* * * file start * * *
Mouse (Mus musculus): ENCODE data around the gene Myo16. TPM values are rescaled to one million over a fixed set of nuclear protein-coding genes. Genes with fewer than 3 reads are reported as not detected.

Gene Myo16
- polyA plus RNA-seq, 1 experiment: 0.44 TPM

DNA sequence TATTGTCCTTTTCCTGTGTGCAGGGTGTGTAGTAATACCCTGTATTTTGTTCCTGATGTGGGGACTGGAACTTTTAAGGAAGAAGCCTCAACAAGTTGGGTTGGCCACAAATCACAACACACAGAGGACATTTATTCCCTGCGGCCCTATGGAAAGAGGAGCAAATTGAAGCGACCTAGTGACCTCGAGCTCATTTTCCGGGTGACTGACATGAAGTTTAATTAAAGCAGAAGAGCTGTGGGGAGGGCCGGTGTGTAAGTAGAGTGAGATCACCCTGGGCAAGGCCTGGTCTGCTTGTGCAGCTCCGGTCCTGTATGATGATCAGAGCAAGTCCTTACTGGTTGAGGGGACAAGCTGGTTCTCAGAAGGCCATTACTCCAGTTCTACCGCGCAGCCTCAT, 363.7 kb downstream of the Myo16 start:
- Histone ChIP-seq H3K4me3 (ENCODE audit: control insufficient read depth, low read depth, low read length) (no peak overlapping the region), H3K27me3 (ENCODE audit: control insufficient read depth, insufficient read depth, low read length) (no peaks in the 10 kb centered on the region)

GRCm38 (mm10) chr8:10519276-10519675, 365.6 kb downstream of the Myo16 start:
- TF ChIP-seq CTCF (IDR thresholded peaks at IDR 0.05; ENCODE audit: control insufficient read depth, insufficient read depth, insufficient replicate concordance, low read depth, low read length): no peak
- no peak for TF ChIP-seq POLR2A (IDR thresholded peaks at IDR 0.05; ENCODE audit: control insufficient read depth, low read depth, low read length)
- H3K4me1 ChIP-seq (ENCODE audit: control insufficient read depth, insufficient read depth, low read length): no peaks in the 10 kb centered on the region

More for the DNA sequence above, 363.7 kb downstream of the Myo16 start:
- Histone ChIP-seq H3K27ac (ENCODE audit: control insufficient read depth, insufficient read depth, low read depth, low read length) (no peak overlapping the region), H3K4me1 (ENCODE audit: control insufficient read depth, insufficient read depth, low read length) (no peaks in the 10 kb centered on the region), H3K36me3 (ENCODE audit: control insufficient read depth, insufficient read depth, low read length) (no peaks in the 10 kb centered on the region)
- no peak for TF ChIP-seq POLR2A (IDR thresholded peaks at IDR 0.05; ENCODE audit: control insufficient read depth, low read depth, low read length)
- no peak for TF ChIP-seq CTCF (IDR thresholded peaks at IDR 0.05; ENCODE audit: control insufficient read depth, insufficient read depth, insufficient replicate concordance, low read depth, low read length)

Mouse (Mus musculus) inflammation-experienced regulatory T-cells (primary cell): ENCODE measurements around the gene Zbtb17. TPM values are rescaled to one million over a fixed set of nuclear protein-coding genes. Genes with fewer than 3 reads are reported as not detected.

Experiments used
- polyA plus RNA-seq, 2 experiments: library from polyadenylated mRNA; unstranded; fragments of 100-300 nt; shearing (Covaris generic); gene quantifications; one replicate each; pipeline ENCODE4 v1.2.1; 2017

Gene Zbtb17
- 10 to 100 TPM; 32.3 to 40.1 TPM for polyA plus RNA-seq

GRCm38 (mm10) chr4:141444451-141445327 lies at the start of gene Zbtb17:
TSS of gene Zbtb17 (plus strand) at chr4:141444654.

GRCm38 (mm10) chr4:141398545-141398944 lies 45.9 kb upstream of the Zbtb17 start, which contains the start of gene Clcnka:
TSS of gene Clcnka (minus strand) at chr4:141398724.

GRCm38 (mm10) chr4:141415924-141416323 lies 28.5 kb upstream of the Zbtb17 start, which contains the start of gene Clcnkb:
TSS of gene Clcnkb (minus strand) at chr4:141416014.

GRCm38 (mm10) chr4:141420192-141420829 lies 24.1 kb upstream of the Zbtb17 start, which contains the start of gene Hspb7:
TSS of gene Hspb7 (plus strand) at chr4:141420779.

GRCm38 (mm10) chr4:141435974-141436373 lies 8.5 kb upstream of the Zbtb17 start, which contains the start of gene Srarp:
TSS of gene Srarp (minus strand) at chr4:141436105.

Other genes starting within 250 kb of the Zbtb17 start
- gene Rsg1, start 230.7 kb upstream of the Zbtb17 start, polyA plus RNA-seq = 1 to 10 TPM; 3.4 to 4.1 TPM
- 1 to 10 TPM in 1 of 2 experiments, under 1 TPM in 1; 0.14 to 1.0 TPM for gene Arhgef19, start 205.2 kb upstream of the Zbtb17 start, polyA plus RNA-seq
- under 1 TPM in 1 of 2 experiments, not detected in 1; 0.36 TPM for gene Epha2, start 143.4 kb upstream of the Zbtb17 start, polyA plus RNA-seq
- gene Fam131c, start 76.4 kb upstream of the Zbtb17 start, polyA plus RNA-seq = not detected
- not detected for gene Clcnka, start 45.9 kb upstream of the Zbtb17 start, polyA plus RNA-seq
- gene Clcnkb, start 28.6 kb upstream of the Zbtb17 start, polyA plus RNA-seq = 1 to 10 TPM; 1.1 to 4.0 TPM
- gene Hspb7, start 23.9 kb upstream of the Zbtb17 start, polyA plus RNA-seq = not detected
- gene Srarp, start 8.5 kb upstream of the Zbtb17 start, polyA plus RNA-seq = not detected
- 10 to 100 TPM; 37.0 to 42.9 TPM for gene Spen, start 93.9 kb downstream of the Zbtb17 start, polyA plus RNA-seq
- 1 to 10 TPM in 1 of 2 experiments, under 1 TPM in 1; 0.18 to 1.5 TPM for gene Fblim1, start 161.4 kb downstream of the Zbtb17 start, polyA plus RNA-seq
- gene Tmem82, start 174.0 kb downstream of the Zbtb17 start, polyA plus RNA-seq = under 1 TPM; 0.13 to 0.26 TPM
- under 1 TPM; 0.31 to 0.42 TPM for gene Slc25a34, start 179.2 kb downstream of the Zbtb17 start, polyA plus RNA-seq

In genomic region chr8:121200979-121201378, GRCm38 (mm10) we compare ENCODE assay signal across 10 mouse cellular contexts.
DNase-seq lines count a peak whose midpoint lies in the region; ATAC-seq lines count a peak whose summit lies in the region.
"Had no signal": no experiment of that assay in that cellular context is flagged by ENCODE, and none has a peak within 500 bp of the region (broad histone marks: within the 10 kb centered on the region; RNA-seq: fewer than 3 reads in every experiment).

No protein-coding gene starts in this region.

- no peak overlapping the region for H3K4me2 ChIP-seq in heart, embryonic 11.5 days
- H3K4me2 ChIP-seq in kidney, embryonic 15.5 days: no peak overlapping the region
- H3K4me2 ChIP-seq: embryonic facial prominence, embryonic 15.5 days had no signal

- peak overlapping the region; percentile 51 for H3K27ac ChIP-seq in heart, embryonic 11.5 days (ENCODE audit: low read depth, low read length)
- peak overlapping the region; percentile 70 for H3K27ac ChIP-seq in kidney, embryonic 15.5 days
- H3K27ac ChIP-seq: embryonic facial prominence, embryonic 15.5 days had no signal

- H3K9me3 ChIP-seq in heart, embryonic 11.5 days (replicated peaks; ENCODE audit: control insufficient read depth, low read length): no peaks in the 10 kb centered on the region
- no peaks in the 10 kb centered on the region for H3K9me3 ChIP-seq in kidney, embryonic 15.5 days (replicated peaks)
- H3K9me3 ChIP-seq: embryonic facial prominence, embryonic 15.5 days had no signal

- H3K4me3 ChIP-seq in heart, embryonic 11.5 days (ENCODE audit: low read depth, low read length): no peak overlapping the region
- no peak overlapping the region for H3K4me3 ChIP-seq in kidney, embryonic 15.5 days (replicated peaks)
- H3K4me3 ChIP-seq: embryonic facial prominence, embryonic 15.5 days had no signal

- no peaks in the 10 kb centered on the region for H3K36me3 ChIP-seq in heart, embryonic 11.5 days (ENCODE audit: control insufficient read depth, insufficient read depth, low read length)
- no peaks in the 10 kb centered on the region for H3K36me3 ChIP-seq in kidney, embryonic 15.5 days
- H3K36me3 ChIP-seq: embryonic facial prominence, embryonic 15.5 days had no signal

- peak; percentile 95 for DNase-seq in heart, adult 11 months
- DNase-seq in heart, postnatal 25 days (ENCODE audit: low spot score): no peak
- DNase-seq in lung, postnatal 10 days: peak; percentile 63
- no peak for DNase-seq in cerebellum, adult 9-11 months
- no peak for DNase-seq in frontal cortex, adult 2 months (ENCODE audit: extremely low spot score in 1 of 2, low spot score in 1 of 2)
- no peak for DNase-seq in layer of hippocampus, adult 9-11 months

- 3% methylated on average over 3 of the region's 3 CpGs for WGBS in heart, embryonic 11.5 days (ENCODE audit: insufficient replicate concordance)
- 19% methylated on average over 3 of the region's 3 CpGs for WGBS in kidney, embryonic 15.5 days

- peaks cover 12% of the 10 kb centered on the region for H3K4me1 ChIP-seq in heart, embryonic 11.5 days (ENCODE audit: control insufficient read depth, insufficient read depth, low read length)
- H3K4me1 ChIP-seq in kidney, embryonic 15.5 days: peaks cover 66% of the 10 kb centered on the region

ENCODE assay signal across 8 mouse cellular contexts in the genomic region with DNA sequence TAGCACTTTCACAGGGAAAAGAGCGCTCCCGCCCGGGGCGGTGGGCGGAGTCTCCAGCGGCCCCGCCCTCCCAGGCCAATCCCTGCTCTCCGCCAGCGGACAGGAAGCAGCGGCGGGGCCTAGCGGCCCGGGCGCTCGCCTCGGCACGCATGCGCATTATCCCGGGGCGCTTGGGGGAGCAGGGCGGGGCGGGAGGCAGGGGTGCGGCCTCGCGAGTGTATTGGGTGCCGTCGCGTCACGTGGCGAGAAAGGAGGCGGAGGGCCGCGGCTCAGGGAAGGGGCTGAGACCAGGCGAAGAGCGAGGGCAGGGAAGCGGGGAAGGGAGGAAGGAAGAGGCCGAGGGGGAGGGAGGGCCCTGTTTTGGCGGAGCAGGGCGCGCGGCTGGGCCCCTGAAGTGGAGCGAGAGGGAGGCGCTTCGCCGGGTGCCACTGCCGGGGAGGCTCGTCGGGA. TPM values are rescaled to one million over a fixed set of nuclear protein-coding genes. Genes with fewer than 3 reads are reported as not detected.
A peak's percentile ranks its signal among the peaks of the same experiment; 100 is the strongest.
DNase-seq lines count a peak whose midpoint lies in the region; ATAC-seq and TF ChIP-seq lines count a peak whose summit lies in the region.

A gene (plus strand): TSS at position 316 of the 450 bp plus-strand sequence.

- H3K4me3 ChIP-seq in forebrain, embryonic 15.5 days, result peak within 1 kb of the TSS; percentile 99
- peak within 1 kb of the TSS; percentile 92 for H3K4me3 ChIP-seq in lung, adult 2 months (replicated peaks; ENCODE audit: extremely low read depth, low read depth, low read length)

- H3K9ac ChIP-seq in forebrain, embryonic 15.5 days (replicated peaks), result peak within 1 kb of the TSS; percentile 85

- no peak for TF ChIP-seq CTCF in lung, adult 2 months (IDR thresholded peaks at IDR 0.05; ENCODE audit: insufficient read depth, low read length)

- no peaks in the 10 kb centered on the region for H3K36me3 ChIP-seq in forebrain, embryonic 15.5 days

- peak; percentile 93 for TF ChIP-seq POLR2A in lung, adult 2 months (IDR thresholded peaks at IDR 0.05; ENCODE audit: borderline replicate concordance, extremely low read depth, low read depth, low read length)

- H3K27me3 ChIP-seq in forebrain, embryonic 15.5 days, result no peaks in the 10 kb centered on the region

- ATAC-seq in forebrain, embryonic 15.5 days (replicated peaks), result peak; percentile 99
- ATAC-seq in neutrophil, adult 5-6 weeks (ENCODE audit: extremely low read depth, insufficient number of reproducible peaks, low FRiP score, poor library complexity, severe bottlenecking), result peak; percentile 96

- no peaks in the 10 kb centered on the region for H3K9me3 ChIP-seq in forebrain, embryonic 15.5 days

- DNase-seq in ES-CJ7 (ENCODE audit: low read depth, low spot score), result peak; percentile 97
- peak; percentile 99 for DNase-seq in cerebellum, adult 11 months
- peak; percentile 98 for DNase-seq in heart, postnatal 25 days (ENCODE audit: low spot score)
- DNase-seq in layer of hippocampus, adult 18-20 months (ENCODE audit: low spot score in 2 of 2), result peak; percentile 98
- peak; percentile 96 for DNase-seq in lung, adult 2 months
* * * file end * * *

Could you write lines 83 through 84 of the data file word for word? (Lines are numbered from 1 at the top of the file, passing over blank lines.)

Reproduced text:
- ATAC-seq in neutrophil, adult 5-6 weeks (ENCODE audit: extremely low read depth, insufficient number of reproducible peaks, low FRiP score, poor library complexity, severe bottlenecking), result peak; percentile 96

- no peaks in the 10 kb centered on the region for H3K9me3 ChIP-seq in forebrain, embryonic 15.5 days